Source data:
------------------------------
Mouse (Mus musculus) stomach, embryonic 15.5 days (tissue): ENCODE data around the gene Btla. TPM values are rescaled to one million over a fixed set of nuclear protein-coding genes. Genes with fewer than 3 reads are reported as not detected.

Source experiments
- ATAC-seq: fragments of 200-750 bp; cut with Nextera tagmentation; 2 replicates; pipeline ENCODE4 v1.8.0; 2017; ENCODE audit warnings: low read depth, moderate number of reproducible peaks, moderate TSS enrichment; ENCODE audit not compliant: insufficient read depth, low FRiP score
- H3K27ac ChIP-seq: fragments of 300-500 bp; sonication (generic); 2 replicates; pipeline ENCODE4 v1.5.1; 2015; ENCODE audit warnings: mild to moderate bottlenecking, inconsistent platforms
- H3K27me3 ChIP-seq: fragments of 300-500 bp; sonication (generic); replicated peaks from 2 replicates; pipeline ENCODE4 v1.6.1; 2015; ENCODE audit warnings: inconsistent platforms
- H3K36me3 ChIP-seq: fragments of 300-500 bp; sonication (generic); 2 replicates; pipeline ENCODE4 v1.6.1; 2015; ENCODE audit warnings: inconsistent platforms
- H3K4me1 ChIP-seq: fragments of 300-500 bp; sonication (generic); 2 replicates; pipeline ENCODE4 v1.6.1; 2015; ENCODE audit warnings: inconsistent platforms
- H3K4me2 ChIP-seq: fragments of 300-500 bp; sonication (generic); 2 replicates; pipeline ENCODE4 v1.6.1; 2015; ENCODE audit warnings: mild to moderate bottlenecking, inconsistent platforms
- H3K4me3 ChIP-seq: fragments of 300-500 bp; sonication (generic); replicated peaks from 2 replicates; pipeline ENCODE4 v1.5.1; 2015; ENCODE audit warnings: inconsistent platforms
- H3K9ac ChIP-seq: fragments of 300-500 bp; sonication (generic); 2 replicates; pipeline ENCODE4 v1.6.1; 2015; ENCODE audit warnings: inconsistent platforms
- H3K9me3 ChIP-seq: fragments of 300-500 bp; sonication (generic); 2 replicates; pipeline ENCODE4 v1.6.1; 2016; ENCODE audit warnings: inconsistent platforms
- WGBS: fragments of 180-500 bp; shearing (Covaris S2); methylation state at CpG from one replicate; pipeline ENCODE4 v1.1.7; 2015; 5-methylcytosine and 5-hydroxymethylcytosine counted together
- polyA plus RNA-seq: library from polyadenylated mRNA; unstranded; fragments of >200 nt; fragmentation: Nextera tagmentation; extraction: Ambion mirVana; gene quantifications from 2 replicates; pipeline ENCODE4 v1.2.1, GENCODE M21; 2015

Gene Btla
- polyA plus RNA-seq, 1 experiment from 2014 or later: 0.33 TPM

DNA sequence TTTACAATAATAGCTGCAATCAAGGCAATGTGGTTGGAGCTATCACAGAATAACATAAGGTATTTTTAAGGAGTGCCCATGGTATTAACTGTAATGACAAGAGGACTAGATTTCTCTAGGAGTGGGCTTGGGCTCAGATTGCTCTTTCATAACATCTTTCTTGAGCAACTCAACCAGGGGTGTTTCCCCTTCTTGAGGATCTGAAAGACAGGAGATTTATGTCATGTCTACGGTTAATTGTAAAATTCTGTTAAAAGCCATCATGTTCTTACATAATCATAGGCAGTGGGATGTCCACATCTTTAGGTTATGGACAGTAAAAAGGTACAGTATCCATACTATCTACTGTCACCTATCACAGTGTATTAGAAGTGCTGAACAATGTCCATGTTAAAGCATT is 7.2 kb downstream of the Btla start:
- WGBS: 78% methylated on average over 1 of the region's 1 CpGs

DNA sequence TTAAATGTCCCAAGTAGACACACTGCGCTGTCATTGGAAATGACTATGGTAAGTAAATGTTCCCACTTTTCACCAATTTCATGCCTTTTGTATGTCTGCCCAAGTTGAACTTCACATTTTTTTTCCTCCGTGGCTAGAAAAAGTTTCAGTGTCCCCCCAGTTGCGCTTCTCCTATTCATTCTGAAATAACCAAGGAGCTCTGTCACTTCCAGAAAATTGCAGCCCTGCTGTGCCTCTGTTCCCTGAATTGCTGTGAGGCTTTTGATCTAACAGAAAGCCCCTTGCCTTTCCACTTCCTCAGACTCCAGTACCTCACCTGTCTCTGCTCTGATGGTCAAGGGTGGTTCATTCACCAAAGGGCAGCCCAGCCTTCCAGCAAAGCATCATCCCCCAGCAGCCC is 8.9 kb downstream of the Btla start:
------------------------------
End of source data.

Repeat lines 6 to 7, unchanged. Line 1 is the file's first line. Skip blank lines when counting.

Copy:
- H3K36me3 ChIP-seq: fragments of 300-500 bp; sonication (generic); 2 replicates; pipeline ENCODE4 v1.6.1; 2015; ENCODE audit warnings: inconsistent platforms
- H3K4me1 ChIP-seq: fragments of 300-500 bp; sonication (generic); 2 replicates; pipeline ENCODE4 v1.6.1; 2015; ENCODE audit warnings: inconsistent platforms